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Historical Markers

Statesboro High and Industrial School

Location: 114 Martin Luther King Jr Dr. Statesboro, Georgia

County: Bulloch

Coordinates: 32.453516, -81.789274

Dedicated: October 27, 2019

Marker Type: Bulloch County Historical Society



   The origins of the Statesboro High and Industrial School can be

traced to the early 1900s. The African American community's vision to

organize a high school for their children in Bulloch County took shape

in 1905 when a group of citizens purchased land at this site. The facility

that opened in 1908 became known as the City Colored School, with

educator William James (1872-–1935), who had attended Atlanta Baptist

Seminary (now Morehouse College), serving as head.


    Despite unequal public funding, James sustained operations and

financed building projects with assistance from philanthropic interests

including Rosenwald, Slater, and Jeanes Funds, the Knox and Crane

families, and Quaker abolitionist Emily Howland, for whom a dormitory

was named. An industrial laboratory was added in 1910 and the school

became the Statesboro High and Industrial School. A 1924 fire destroyed

two buildings. The school re-emerged through community fundraising

efforts and by 1930 was one of the few accredited high schools for

African Americans in Georgia.


     Enrollment peaked at over 500.  Students attended Chapel daily and

curriculum included: Latin, Physics, American History and Literature,

Biology, Chemistry, Algebra and Geometry.  Boarding students paid

$10 and tuition ranged from .50 to $2.50 depending on grade level. 

(Continued on back side)

Supported by the Jack N & Addie D. Averitt Foundation



(Continued from front side)

     Also technical education in agriculture, mechanical and domestic

service classes was offered. The school held annual summer sessions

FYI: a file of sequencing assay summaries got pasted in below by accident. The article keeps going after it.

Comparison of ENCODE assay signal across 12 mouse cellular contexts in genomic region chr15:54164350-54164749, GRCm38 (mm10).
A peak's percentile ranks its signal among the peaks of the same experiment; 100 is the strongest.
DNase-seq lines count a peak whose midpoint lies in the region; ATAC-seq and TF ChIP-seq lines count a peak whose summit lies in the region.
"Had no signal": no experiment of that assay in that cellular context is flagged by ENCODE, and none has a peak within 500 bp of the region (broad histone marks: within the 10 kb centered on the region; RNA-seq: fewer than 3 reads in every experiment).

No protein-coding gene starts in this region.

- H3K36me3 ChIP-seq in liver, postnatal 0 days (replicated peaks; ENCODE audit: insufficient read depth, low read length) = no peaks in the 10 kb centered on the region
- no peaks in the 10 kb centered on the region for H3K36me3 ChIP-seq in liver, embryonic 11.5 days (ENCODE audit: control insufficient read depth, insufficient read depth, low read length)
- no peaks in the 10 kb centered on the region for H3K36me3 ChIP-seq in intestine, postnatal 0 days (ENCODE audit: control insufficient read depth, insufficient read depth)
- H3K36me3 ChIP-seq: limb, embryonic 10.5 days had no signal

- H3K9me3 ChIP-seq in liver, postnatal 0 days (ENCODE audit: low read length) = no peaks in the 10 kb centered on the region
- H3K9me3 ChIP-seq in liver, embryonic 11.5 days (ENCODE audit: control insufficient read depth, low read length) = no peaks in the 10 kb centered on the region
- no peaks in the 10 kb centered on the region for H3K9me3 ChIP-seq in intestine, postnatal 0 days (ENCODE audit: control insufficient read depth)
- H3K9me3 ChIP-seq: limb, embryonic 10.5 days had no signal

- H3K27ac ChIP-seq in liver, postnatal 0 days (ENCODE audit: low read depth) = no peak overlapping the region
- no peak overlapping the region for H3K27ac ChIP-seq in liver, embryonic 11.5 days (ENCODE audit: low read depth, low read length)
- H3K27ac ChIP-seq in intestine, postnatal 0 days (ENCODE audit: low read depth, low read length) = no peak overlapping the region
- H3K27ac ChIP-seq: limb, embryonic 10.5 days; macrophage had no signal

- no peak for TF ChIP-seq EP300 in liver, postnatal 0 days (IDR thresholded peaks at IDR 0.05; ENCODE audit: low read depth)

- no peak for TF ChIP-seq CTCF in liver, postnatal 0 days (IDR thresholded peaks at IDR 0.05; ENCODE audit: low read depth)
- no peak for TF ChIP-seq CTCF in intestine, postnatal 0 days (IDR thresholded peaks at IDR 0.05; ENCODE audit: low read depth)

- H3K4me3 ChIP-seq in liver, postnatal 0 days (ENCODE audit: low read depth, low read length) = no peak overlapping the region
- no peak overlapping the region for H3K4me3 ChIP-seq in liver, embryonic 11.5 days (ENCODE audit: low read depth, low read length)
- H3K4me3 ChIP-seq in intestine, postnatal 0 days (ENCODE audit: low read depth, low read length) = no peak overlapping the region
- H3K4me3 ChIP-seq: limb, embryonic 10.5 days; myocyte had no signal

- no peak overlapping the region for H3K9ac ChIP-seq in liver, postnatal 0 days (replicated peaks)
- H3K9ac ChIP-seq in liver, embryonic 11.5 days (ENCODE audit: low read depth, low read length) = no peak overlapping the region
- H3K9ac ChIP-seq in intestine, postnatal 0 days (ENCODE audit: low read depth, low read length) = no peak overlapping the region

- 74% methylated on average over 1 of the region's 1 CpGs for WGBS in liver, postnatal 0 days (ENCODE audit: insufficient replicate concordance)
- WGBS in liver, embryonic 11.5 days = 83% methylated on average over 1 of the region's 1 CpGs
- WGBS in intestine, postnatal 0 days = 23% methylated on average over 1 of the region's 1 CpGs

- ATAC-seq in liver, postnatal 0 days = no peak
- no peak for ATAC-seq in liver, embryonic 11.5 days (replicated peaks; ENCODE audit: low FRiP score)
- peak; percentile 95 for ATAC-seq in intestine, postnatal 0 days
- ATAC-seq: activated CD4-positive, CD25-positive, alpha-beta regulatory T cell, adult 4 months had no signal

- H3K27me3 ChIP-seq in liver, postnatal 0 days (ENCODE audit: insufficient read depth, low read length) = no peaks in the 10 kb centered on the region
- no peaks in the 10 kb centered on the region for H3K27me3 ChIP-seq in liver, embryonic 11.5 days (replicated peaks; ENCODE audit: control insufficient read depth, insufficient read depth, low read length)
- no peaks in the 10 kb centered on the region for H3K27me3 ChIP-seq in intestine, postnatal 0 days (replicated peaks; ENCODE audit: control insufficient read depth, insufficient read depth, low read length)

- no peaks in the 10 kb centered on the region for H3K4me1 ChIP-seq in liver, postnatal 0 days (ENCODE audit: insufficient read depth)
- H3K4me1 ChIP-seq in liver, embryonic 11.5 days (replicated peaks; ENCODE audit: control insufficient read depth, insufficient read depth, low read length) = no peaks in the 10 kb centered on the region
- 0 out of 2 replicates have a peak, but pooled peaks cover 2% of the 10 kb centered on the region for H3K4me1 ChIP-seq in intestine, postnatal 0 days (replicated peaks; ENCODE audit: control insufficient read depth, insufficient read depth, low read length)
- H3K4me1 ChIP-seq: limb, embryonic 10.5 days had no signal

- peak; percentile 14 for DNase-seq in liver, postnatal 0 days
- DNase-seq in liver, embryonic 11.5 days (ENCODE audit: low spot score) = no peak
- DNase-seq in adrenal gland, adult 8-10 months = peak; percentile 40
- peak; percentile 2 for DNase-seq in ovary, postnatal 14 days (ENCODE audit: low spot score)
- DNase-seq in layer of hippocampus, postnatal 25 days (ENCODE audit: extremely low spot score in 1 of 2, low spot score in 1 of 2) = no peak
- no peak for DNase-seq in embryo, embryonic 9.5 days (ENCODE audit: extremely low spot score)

for teacher training and enhanced the city’s cultural life by sponsoring

guest lecturers and artists in concert, notably violinist Joseph Douglass,

grandson of Frederick Douglass, and concert pianist Hazel Harrison.


     As principal for 28 years, James lived with his wife Julia and their

children nearby at 205 Church Street, hosting famed scientist Dr. George

Washington Carver in 1933.  James was quoted as having said: 

“I have spent the best years of my life in building this school, sometimes

teaching all day, with a very small salary, and plowing by moonlight so

that my family and the students of the school might have food. With the

help of my friends I am building a school for colored people of which

I am proud.  It is the nearest and dearest to my heart.” 


     L. S. Wingfield succeeded James as principal in 1935. This school

was renamed William James High School in 1948. The Bulloch County

Board of Education has since operated schools and facilities elsewhere

named in James’ honor.

Supported by the Jack N & Addie D. Averitt Foundation

The Bulloch County Historical Society’s historical markers are funded by the
Jack N. & Addie D. Averitt Foundation.

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